From what I understand, trapping a swarm is the purest of luck. However, they seem to swarm in the same place year after year. At the bee club meeting last night, one of the big apiary owners says he has captured seven swarms at the same church this year. The church has had bees in the walls several times. I suppose that is a good lure. He also noted that he has two nucs set up. One at the north end of the church facing north and one on the south end facing south. Both nucs have attracted bees but he says he has had the bees in the north facing hive leave after a short time. He now has both hive entrances facing south. In each nuc he placed one frame of old comb and four empty frames. For a scent lure he is using a few drops of lemon grass oil placed on the top of the frames. Hopefully he will report on his success next meeting.
I have had a couple of five frame nucs out hoping to trap a swarm. In my Nucs there were five frames of wax coated plastic foundation and some wax from my active colony with a little honey mixed in. So far, I have attracted ants.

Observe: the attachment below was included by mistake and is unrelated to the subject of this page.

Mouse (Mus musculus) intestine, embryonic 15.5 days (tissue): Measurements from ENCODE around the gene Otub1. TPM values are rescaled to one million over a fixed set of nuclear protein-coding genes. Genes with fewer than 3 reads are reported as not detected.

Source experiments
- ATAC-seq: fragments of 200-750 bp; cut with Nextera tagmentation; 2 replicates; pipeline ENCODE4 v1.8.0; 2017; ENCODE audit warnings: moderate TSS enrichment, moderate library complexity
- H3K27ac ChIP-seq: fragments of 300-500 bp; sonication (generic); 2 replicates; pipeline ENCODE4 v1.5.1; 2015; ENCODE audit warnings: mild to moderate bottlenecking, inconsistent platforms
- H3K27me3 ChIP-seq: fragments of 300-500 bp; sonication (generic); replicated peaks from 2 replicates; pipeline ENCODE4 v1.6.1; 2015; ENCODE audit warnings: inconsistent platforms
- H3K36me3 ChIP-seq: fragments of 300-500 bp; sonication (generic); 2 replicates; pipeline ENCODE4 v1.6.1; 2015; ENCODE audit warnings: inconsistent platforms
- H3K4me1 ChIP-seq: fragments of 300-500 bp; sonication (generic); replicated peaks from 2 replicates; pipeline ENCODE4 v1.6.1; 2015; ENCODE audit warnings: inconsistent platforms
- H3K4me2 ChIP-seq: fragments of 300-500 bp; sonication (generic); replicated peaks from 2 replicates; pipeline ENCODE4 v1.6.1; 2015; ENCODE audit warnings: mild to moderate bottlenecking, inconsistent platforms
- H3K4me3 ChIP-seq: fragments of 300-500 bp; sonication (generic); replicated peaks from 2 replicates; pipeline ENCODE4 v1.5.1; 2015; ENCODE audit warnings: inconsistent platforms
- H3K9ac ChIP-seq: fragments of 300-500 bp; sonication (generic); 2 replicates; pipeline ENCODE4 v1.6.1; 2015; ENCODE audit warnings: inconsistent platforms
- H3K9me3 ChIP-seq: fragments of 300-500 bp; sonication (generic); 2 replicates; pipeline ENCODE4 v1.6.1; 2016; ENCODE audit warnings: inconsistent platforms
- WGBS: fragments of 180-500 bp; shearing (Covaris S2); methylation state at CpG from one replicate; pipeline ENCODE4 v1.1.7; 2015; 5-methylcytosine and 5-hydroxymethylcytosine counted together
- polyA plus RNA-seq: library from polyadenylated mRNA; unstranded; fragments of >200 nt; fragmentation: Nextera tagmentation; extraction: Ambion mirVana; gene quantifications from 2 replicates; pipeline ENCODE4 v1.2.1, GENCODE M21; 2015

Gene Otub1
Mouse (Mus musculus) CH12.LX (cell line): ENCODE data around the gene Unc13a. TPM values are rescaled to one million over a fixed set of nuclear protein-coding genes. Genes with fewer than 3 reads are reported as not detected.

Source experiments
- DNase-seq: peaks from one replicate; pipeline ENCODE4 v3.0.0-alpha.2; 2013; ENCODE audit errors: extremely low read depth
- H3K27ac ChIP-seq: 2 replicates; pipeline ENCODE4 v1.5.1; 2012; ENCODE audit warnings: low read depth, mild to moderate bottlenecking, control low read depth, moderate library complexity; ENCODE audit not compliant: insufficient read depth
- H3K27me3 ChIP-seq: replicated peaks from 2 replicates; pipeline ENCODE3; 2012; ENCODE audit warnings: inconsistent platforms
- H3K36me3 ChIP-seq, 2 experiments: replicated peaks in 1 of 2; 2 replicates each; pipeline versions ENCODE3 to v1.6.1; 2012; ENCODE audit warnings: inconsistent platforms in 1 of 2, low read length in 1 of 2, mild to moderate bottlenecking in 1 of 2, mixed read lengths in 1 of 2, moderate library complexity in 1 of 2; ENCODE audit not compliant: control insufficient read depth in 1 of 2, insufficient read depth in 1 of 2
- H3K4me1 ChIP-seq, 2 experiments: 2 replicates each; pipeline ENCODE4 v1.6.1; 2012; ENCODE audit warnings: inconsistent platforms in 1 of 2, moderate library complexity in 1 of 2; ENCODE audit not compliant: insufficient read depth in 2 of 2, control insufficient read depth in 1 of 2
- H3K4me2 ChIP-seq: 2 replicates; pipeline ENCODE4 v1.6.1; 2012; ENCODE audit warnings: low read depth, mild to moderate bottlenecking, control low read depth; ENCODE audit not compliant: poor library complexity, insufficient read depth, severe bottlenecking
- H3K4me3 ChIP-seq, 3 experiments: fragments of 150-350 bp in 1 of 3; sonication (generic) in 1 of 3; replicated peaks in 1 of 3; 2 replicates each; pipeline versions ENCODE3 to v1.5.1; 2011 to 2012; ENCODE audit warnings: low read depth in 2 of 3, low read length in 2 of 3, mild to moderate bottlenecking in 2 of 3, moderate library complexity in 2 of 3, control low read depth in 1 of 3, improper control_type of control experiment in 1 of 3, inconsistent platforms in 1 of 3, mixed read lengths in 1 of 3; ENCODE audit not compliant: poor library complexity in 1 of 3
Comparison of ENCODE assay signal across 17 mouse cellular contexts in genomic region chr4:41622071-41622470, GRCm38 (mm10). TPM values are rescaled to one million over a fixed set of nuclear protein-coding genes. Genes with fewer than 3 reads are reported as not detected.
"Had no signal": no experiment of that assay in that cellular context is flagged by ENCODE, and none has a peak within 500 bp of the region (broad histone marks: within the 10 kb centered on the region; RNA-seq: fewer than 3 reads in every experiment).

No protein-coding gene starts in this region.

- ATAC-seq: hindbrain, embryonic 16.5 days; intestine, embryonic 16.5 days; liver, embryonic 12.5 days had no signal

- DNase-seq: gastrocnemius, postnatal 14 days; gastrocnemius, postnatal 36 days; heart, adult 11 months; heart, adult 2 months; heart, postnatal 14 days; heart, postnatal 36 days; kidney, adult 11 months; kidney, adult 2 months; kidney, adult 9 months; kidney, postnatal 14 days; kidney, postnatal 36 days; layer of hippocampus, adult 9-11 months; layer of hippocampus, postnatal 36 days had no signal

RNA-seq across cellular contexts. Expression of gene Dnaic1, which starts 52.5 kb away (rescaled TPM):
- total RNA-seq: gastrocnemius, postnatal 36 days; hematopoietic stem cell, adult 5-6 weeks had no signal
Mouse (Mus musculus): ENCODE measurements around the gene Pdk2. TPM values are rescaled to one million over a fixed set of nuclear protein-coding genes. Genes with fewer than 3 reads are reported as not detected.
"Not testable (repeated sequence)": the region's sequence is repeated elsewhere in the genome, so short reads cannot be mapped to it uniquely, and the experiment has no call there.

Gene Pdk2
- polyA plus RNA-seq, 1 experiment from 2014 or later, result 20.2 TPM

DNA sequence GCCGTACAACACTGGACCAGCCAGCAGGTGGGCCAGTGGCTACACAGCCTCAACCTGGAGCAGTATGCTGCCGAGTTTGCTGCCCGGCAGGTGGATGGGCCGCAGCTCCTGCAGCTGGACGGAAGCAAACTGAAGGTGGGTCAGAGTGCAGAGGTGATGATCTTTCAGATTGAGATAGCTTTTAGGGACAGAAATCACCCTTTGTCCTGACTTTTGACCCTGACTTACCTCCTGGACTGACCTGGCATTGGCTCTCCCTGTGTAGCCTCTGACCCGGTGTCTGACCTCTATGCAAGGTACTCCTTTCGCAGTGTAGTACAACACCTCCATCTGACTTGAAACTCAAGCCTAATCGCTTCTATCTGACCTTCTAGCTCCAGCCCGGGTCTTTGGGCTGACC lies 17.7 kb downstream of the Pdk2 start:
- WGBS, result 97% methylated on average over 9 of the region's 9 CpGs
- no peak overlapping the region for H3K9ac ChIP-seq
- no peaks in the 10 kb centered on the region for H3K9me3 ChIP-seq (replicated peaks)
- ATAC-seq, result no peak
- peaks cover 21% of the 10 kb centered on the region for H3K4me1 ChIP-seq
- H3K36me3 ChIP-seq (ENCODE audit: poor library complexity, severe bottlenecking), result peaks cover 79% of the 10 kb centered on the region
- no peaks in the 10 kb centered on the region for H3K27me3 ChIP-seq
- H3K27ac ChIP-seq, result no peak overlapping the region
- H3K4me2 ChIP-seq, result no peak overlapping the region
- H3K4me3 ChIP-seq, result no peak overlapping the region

Today, I decided to mimic his setup as closely as possible. I visited the health food store and purchased lemon grass oil. I then pulled all the frames out of the hives except one each. I took a sheet of foundation and cut it in one inch strips. I then fitted the strips into the tops of the frames and painted the bare ends with heated bees wax I harvested from my active hive (remember the burr comb sticking to my screened inner cover?). I then moved the stand and hives to the south side of the shed so they will face south. I think I am going to put a roof over the stand. The tops are just painted quarter inch plywood and are beginning to delaminate in the rain.
Now they are reassembled and ready to attract bees by the thousands. Hopefully the pictures will help illustrate what I have done.
Wax painted on the bottom of the starter strip
Starter strip in place. You can see the full foundation frame under this one.
My traps aka my nucs.
Inside the hive. An old queen box in the back to help with pheromone lure.